The book is as personal and as familiar as his songs. This past week, I have felt as though the man himself dropped by on his Harley, and told me the story of his life while we played a little pick-up Whiffle Ball. The portrait he paints of his family of origin is heartbreaking and heroic. The story of his relationship with his dad, described as central in the Ames book, becomes in Bruce’s words painful to read, and riveting. The heroism of his mother, and perhpas her masochism, is rendered directly and passionately. The Catholicism hovering over the family like a suffocating and protective bird surprised me – an aspect of his life I missed from the Ames book. The way all of these precious lives, and the lives of the imperfect community of Freehold, NJ he grew up in, the way they led directly to the themes and stories of his music is exciting when you’re reading Bruce tell it.


Bruce reads from his autobiography last year.

Also described in the Ames book, but dealt with in devastating frankness here, is Bruce’s battle with depression. I think the lasting gift of his autobiography is less the story of his career and family – extraordinary and inspiring stories both. I think the lasting gift of his book is that here we have a man’s man, a blue collar guy, and working class hero talk about struggling with crippling depression, and the effect it had on him and the people he loved. He writes about how it feels, what it makes him do (and not do). He describes in striking detail the places where onset episodes happened, who was with him, what he did next, what he thought about doing, but didn’t.  And in the father-son story beneath and around it, he writes about the way these illnesses, addictions and plagues travel generationally through families, as it did in his. It is a testament to his human compassion and skill as a writer that the man you come close to loathing in his story – his father Doug Springsteen – you end up feeling sorry for, as he shows you a man who struggled with the same demons his son did, but didn’t have the tools his son had to defeat them . . . or at least, keep them at bay.

I grew up alongside a depressed dad. And while he was not as harsh or drunk as Doug Springsteen, my witness of his depression and the way it seeped into our relationship had a profound effect on me. In my case, I watched as my father clawed himself back from the brink, came to terms with his illness, and got help for it. Unlike Doug, my dad had seen this illness take his own mother’s life, and so the dire urgency of treatment was perhaps more clear for him. In my dad’s struggle I formed template for my own journey through darkness. Bruce had no such template.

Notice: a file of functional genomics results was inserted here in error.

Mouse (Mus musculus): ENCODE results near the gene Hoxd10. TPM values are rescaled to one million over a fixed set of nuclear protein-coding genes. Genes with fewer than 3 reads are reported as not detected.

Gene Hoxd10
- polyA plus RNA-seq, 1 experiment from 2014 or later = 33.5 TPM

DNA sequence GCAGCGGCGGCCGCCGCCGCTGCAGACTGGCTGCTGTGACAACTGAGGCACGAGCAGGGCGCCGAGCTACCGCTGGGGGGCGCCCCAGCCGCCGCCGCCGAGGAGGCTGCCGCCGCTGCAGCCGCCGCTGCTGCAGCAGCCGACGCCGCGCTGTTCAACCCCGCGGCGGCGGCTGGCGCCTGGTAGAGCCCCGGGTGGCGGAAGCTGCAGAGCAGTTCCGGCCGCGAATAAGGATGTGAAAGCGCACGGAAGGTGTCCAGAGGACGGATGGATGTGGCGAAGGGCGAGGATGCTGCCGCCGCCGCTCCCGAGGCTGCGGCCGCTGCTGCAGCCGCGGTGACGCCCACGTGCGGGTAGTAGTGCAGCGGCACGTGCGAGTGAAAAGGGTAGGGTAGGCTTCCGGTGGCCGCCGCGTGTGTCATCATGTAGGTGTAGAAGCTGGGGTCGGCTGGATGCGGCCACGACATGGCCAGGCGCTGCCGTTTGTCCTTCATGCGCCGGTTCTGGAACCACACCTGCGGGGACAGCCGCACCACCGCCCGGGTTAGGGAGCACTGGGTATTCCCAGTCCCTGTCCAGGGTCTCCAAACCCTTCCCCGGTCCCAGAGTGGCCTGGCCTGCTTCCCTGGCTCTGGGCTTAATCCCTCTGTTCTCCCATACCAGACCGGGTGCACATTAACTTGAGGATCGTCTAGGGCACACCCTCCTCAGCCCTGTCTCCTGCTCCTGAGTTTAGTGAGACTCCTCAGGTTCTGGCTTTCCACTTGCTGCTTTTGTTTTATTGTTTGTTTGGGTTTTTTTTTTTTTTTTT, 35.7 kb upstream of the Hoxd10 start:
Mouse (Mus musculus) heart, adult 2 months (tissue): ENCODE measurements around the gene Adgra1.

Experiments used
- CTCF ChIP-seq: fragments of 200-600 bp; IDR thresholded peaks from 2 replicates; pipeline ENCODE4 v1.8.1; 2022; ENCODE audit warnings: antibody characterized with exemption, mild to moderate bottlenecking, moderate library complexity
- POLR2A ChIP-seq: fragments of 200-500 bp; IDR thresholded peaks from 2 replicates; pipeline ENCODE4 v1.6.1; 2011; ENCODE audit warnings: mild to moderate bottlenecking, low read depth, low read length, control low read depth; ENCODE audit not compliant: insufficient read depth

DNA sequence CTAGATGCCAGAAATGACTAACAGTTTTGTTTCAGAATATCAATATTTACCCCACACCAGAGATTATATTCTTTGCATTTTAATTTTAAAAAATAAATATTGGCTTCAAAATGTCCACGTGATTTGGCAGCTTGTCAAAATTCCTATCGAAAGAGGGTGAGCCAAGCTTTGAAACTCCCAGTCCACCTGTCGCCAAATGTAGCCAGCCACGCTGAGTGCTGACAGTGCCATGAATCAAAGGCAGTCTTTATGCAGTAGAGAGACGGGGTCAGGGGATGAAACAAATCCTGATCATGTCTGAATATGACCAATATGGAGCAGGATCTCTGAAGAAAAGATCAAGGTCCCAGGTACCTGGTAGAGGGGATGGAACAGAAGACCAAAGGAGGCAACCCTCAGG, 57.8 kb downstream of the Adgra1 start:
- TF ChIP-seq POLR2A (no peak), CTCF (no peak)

Bruce in Asbury Park NJ in the late 70s. 

I relate to him. We’re both creatively narcissistic Virgos, with grandiosity to spare, and the depressive shadow that comes with it. Bruce got a little more of everything than me: talent, drive, obsession, booty, depression and stardom. But in reading his journey, he feels like a guy who had a big idea, worked his ass off in pursuit of it, caught some breaks and took advantage of them, took some hits and got up from them, and knew how to surround himself with amazing people. Bruce paints a self-portrait which is funny, profound, somber and profane, and since putting his book down, I have been feverishly adding missing pieces of his work (and completing some albums) to my music collection.

Over and over, Bruce describes his music as a service, and his salvation in performance. At several points in his story, VIPs are unsure whether or not to back this scruffy hippie/greaser from New Jersey. Then they see him in concert and they get it. Like Shakespeare, what Bruce makes is meant to be performed. And like the Bard, the Boss means to perform it for everyone  – high, low and in between. Sometimes, you discover your heroes have feet of clay, and it disappoints. But for me, Bruce’s feet covered in the earth, the gravel and the shit of his life are anchors. No matter how high you fly, remember your origins, and celebrate them.